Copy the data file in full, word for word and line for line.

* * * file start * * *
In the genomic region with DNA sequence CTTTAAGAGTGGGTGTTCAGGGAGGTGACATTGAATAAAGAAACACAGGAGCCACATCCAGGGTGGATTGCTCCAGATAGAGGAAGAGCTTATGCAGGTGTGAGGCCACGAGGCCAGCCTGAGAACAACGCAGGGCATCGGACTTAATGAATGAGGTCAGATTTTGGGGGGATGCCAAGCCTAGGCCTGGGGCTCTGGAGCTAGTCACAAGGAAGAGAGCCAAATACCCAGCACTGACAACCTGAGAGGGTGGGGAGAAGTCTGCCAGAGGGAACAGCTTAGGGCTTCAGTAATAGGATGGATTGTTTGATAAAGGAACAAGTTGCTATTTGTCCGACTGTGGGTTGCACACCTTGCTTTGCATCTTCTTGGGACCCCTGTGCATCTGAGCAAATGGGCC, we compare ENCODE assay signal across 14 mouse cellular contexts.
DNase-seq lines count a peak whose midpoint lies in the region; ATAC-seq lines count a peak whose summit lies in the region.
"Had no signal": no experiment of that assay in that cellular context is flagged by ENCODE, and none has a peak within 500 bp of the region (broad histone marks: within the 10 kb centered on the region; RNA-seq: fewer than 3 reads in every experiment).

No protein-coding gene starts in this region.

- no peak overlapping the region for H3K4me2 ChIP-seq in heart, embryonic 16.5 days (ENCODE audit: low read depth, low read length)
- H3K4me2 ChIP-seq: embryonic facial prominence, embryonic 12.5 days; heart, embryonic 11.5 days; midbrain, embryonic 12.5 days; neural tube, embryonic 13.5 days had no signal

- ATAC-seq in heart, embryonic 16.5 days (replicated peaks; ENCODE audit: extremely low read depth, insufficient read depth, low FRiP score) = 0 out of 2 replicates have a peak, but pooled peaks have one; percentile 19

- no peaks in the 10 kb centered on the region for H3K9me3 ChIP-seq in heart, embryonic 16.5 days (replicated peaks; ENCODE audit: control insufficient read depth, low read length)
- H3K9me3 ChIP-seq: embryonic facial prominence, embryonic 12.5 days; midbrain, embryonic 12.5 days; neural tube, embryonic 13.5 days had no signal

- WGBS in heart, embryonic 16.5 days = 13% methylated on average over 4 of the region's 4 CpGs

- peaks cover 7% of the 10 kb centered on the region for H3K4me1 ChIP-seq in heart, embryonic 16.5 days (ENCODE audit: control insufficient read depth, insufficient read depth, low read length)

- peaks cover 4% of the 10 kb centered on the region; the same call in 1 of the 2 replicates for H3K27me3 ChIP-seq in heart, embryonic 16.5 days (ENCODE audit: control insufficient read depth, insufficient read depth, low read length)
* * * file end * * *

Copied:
In the genomic region with DNA sequence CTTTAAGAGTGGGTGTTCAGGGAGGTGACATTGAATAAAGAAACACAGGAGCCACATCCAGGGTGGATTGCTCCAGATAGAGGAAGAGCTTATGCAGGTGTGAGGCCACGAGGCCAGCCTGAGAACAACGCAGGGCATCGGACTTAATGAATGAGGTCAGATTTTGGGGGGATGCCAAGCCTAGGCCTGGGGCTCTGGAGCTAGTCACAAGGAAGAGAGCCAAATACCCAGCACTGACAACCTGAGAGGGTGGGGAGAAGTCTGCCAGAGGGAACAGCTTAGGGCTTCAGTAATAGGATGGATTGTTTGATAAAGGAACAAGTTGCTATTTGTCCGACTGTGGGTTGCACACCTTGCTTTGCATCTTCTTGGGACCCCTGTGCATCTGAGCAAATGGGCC, we compare ENCODE assay signal across 14 mouse cellular contexts.
DNase-seq lines count a peak whose midpoint lies in the region; ATAC-seq lines count a peak whose summit lies in the region.
"Had no signal": no experiment of that assay in that cellular context is flagged by ENCODE, and none has a peak within 500 bp of the region (broad histone marks: within the 10 kb centered on the region; RNA-seq: fewer than 3 reads in every experiment).

No protein-coding gene starts in this region.

- no peak overlapping the region for H3K4me2 ChIP-seq in heart, embryonic 16.5 days (ENCODE audit: low read depth, low read length)
- H3K4me2 ChIP-seq: embryonic facial prominence, embryonic 12.5 days; heart, embryonic 11.5 days; midbrain, embryonic 12.5 days; neural tube, embryonic 13.5 days had no signal

- ATAC-seq in heart, embryonic 16.5 days (replicated peaks; ENCODE audit: extremely low read depth, insufficient read depth, low FRiP score) = 0 out of 2 replicates have a peak, but pooled peaks have one; percentile 19

- no peaks in the 10 kb centered on the region for H3K9me3 ChIP-seq in heart, embryonic 16.5 days (replicated peaks; ENCODE audit: control insufficient read depth, low read length)
- H3K9me3 ChIP-seq: embryonic facial prominence, embryonic 12.5 days; midbrain, embryonic 12.5 days; neural tube, embryonic 13.5 days had no signal

- WGBS in heart, embryonic 16.5 days = 13% methylated on average over 4 of the region's 4 CpGs

- peaks cover 7% of the 10 kb centered on the region for H3K4me1 ChIP-seq in heart, embryonic 16.5 days (ENCODE audit: control insufficient read depth, insufficient read depth, low read length)

- peaks cover 4% of the 10 kb centered on the region; the same call in 1 of the 2 replicates for H3K27me3 ChIP-seq in heart, embryonic 16.5 days (ENCODE audit: control insufficient read depth, insufficient read depth, low read length)